-- Ashley's friend, Vanessa Iverson, 19, of Delavan.

Found wounded in a van outside the residence was 2-year-old Jasmine Analco, the daughter of Analco and McAffee.

The girl was treated at University of Wisconsin Hospital from a gunshot wound to her chest - the bullet just missed her heart. A spokesman said Jasmine was released Wednesday.

Huerta said in the 911 call that he escaped from the shooting by jumping off the second floor roof of the duplex.

When asked who the shooter was, he gives a name that is difficult to decipher. When asked again, he says he can't think of it.

"Is he still there with the gun?" the dispatcher asked.

"I think so," Huerta said. "He's there shooting my wife and all the kids."


Gaspar Huerta's brother, Victor Huerta, said Nicole McAffee and Ambrosio Analco often fought. Analco once threatened her with a gun a few years ago, Victor Huerta said.

Victor Huerta said his brother (Gaspar) and Gaspar's wife (Ashley Huerta) lived in the apartment and took in Nicole McAffee and her children after she separated from Analco.

Gaspar Huerta wasn't happy about the situation, Victor Huerta said. He wanted to live alone with his wife.

But he helped care for the children, Victor Huerta said, and whenever Analco came over Gaspar would go in another room because he felt Analco wasn't a good father.

Victor Huerta said he visited with his brother, his brother's wife, McAffee and all three children around 6 p.m. Saturday. Ashley Huerta told him Analco had told Nicole McAffee that he would kill everyone in the apartment if he ever caught her cheating on him.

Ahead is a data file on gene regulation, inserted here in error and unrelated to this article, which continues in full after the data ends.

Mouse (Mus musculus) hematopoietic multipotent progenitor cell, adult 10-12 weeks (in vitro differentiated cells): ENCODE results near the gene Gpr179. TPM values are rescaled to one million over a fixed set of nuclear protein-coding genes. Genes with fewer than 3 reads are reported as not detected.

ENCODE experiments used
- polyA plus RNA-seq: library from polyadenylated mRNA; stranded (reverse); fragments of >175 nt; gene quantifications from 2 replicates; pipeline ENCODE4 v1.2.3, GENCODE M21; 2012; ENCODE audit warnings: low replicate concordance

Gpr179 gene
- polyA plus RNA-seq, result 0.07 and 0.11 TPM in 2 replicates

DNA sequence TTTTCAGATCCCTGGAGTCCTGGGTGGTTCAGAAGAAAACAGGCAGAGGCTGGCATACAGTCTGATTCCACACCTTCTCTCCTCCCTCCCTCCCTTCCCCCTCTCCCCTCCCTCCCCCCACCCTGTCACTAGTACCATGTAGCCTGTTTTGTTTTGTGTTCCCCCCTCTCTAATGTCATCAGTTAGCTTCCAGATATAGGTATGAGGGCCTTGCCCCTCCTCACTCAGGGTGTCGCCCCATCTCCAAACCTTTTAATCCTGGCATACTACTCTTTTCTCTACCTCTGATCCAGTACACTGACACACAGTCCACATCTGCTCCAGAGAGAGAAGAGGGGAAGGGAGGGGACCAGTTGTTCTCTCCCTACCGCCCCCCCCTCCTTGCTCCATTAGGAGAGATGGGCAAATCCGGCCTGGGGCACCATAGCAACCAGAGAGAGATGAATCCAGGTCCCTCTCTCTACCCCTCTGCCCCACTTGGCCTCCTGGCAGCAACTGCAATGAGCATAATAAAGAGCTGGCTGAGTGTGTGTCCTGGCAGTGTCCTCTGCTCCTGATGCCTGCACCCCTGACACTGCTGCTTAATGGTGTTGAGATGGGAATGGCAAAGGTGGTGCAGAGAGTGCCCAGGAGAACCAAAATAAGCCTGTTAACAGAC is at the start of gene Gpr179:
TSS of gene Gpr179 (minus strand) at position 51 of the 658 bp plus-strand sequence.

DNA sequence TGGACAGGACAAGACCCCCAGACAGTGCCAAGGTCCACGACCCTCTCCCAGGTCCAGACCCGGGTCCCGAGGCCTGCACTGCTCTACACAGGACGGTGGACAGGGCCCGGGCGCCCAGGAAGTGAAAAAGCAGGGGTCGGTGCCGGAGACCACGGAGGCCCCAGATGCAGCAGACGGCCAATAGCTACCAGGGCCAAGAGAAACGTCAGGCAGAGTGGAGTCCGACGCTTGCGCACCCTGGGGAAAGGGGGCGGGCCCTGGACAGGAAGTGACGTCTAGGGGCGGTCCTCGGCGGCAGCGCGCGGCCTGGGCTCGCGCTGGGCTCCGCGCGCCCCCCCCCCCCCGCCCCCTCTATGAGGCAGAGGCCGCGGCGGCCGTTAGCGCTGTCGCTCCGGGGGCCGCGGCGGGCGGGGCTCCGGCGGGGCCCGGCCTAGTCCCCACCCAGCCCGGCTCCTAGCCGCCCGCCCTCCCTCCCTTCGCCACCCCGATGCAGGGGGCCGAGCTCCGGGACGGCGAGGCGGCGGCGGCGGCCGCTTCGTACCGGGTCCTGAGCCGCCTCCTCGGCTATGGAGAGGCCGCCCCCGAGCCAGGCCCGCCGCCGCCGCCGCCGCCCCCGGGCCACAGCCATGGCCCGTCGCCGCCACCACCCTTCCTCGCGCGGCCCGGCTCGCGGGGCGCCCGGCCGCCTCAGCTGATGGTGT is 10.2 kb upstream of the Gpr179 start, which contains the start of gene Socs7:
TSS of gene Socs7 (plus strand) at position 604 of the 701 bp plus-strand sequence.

Victor Huerta said Analco had discovered another man's letter to McAffee.

Nicole McAfee's friends told a similar story. They said Ambrosio Analco had repeatedly abused Nicole for several years. In fact, Nicole told a friend that Ambrosio had threatened to kill her.

Nicole's friend Molly Lewallen said that Ambrosio had found a letter Nicole had received from a boyfriend named Emmanuel.

But Marco Pastrana, Analco's cousin, said Monday that Analco couldn't have been responsible. Analco and the children were at his house Saturday before Analco left about 9 p.m. to take the children back to their mother, he has said.

Police took a report of shots fired at the duplex about 10:30 p.m.

"I don't think he'd kill Nicole, or his kids, or her sister," Pastrana said.


Officers called to the area Saturday night for the sound of shots found 2-year-old Jasmine Analco in a white mini-van in the driveway of the home. She had a gun shot wound to her chest.

She was taken first to Lakeland Hospital, then transferred to Rockford Memorial Hospital in Illinois, and then flown to UW Hospital in Madison.

Walworth County SWAT officers entered the home next to the van at 309 S. 2nd Street and found six people who had been shot to death.

Neighbor Richard Heideman said officers stormed the house with weapons drawn, kicking in the door. He saw two paramedics go in behind them and come back out two minutes later.

"That's when I knew everybody was dead," Heideman said.

The dead were all found on the second floor of the duplex.

Delavan Police Chief Timothy O'Neill said a gun was recovered inside.

The Walworth Sheriff's Department was called to the scene to assist with the investigation.